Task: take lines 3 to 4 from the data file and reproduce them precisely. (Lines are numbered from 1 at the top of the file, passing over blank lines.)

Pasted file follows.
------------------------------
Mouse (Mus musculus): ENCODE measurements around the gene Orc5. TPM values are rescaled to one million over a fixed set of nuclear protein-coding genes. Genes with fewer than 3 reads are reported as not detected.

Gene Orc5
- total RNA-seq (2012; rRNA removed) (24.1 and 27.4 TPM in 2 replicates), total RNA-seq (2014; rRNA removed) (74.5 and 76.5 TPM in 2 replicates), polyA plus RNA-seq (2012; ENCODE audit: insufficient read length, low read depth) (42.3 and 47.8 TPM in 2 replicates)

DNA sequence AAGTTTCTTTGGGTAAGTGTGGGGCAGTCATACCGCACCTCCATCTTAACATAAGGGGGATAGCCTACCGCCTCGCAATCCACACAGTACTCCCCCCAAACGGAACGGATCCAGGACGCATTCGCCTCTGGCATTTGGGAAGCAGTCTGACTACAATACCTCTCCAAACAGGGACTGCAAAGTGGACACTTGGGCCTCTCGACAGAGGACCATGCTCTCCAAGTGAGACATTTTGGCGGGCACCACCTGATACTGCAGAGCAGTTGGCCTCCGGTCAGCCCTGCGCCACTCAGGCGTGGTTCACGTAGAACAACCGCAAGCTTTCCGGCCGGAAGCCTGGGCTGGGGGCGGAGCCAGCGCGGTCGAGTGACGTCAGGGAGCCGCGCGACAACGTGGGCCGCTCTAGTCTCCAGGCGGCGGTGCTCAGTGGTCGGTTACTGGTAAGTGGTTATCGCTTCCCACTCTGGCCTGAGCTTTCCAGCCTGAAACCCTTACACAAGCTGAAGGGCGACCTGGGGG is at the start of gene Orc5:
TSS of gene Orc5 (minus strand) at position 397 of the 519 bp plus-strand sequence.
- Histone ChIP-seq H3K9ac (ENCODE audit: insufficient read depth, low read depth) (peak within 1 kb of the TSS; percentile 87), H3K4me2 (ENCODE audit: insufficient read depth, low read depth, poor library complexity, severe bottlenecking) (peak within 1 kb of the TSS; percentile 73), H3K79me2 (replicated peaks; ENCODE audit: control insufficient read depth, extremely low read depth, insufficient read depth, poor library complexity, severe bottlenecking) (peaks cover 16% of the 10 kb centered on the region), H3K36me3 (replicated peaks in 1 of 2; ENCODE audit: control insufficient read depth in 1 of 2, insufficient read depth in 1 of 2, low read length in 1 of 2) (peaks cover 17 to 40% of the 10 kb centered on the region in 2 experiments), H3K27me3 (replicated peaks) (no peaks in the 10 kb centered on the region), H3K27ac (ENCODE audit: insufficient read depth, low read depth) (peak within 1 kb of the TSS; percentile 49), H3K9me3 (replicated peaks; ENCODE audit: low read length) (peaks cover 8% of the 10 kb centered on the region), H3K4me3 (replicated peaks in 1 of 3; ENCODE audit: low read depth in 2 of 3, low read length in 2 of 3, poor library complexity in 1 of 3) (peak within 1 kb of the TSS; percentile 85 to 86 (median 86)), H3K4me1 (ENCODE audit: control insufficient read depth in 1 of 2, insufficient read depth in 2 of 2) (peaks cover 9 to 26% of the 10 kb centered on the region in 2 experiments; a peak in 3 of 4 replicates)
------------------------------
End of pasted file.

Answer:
- total RNA-seq (2012; rRNA removed) (24.1 and 27.4 TPM in 2 replicates), total RNA-seq (2014; rRNA removed) (74.5 and 76.5 TPM in 2 replicates), polyA plus RNA-seq (2012; ENCODE audit: insufficient read length, low read depth) (42.3 and 47.8 TPM in 2 replicates)

DNA sequence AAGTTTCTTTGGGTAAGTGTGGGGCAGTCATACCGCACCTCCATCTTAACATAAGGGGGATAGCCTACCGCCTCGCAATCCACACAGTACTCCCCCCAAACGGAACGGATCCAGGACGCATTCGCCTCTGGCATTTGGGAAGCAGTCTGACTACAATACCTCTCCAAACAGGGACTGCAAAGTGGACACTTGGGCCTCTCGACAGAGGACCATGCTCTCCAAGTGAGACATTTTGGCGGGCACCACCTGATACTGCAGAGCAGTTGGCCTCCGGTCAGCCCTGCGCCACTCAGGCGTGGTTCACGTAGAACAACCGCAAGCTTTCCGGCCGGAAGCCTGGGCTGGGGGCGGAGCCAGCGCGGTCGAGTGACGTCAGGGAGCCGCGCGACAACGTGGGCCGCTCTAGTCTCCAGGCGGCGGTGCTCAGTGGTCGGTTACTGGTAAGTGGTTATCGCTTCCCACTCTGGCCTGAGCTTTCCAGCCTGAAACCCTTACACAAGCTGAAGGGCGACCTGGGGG is at the start of gene Orc5: